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  • What are the Politics of Ahmed’s What is Islam?
  • Daniel Steinmetz-Jenkins (bio)

Shahab Ahmed’s incredible What Is Islam will have its doubters and admirers, but one thing cannot be denied: the book’s wide-ranging philological analysis of texts and incredible interdisciplinary scope and geographic breadth showcased the talents of a once-in-a-generation scholar, one who died all too soon. But what does the book, and specifically its key notion of the Balkans-to-Bengal complex, amount to politically? To say it differently, what are the politics of the alternative hermeneutic that Ahmed proposes for interpreting the fecundity of Islam vis-à-vis the myriad approaches he criticizes for three hundred pages?

Let me try to tease out a few suggestions as to what this might entail by raising a few points about how Ahmed engages with history, political elitism, secularism, and anthropology in the book.

One of the rather curious features of What Is Islam is that it is a book devoid of a historical argument regarding its major claims. Ahmed’s book Before Orthodoxy: The Satanic Verses in Early Islam to some extent shows the historical process by which law “came increasingly to assert its self-constituted authority to subsume Islamic discourse.”1 In What Is Islam? the historical argument for how this happened is never really fully articulated. The book does offer certain historical clues, yet they are not spelled out in detail. The Balkans-to-Bengal complex (1350–1850), the concept for which the book is most known, is described as a “post-formative stage and condition in the history of Muslim societies” (75). By post-formative he means what came after the classical period (700–1050), in which the foundational elements of Islam, in terms of theology, law, politics, and institutions, were basically settled, which, in turn, allowed in The Balkans-to-Bengal complex a “maniplex yet stable ingrediential base for a further striking forth in dynamic trajectories of being Muslim” (75).

Yet even during the classical period, he argues, Islamic law was certainly not as central to Muslims’ conceptualizations of Islam as it came to subsequently be (129). When did the Balkans-to-Bengal complex give way to a legal-supremacist conceptualization? Again, there is no way to analyze the historical argument, since this is not the aim of the book. The clearest answer seems to be given in chapter 2, where, in some rather convoluted language, Ahmed says that the “nation-state is a legal fiction: it is, literally, made up by law.” Modern [End Page 195] man, according to Ahmed, is Homo juridicus, and thus it is “hardly surprising that the leitmotif of Muslim modernism of every stripe is the assertion of the unilateral normative supremacy of something called shari’ah” (125). Hence it seems that an overconcentration on the law is due to the legacy of European colonialism, which reduced the question of what Islam is to a question of the modern Islamic state and its relationship to Islamic law.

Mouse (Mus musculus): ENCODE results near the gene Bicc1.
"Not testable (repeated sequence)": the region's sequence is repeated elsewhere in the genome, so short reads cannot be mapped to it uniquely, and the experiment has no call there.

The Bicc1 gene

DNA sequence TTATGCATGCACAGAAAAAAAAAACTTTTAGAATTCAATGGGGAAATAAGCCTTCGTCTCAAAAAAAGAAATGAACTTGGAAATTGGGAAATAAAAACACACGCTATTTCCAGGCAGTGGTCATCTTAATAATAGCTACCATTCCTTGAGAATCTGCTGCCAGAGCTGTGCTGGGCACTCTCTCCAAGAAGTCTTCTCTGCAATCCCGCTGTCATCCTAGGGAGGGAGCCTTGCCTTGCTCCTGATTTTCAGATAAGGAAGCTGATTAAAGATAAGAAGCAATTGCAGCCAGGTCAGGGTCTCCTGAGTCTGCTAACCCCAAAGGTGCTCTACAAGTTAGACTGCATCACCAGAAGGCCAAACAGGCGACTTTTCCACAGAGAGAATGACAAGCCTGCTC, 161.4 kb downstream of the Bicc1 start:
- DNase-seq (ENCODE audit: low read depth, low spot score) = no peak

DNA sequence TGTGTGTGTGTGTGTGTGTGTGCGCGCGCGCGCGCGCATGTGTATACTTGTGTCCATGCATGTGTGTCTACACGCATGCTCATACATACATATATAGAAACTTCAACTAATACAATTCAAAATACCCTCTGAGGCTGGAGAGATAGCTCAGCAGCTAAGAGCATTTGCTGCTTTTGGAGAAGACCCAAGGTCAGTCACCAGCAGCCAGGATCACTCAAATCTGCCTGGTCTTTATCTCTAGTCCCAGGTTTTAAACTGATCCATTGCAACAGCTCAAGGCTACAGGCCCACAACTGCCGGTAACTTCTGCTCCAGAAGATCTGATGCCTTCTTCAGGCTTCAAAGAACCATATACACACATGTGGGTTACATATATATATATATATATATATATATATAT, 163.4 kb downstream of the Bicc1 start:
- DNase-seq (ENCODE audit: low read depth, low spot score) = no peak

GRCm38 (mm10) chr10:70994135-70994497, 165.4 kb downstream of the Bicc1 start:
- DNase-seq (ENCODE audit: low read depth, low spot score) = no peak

In other words, Islam, on Ahmed’s reading, has been limited in the modern era of nationalism and nation-states to a mere political theology. To make this criticism, he would presumably argue, is not to deny the question of political theology but rather to place it within a larger complex of components that provide more hermeneutical depth for studying the richness of Islam. But again, what is missing in the book is a rigorous genealogical or historical account that explains the rise of the constitutive primacy of legal discourse in Islam, especially given the tendency in certain epochs; so the book might not be immune from the criticism of dualism, albeit historical dualism, that he is so quick to find in the writings of other approaches to the study of Islam.

Indeed, the Balkans-to-Bengal complex almost reads like some kind of golden age. But more importantly, I imagine that filling in the blanks of the historical argument might present a more compelling case to those who are not convinced by his claims concerning the noncentrality of law in Islam.

That one could see “golden age thinking” might be inseparable from the kind of political...